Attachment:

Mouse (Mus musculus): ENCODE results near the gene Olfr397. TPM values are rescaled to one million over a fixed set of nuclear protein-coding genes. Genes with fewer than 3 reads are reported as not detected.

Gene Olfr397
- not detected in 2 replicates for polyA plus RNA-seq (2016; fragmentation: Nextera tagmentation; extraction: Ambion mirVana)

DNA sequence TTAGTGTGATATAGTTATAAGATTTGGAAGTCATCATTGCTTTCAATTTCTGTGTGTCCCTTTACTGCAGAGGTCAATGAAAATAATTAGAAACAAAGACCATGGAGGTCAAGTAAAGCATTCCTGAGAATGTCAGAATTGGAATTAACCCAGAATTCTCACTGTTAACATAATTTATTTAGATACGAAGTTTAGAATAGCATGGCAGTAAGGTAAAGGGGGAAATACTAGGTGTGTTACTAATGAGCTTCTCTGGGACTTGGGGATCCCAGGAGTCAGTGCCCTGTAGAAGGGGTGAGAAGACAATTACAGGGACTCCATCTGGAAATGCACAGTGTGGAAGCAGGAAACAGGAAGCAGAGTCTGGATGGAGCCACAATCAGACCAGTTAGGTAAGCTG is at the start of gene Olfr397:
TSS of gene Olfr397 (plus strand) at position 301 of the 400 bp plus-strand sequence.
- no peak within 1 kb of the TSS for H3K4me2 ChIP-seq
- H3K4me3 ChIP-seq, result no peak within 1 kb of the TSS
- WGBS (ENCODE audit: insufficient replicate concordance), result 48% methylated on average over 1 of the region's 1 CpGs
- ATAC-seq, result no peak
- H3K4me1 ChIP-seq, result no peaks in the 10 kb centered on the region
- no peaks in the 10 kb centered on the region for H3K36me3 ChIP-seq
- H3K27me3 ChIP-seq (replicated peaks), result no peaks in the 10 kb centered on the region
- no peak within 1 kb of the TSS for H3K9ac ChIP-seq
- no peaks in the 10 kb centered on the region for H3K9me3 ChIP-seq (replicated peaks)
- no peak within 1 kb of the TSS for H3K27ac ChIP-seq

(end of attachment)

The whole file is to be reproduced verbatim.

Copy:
Mouse (Mus musculus): ENCODE results near the gene Olfr397. TPM values are rescaled to one million over a fixed set of nuclear protein-coding genes. Genes with fewer than 3 reads are reported as not detected.

Gene Olfr397
- not detected in 2 replicates for polyA plus RNA-seq (2016; fragmentation: Nextera tagmentation; extraction: Ambion mirVana)

DNA sequence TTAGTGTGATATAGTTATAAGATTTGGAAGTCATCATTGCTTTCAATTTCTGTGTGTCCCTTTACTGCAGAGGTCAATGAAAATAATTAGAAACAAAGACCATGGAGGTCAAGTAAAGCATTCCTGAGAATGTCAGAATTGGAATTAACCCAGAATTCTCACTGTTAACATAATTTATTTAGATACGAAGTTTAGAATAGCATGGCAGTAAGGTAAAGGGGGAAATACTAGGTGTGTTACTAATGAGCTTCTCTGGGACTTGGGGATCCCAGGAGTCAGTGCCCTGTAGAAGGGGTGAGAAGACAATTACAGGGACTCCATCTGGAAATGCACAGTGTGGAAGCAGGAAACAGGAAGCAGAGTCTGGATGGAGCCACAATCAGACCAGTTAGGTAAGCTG is at the start of gene Olfr397:
TSS of gene Olfr397 (plus strand) at position 301 of the 400 bp plus-strand sequence.
- no peak within 1 kb of the TSS for H3K4me2 ChIP-seq
- H3K4me3 ChIP-seq, result no peak within 1 kb of the TSS
- WGBS (ENCODE audit: insufficient replicate concordance), result 48% methylated on average over 1 of the region's 1 CpGs
- ATAC-seq, result no peak
- H3K4me1 ChIP-seq, result no peaks in the 10 kb centered on the region
- no peaks in the 10 kb centered on the region for H3K36me3 ChIP-seq
- H3K27me3 ChIP-seq (replicated peaks), result no peaks in the 10 kb centered on the region
- no peak within 1 kb of the TSS for H3K9ac ChIP-seq
- no peaks in the 10 kb centered on the region for H3K9me3 ChIP-seq (replicated peaks)
- no peak within 1 kb of the TSS for H3K27ac ChIP-seq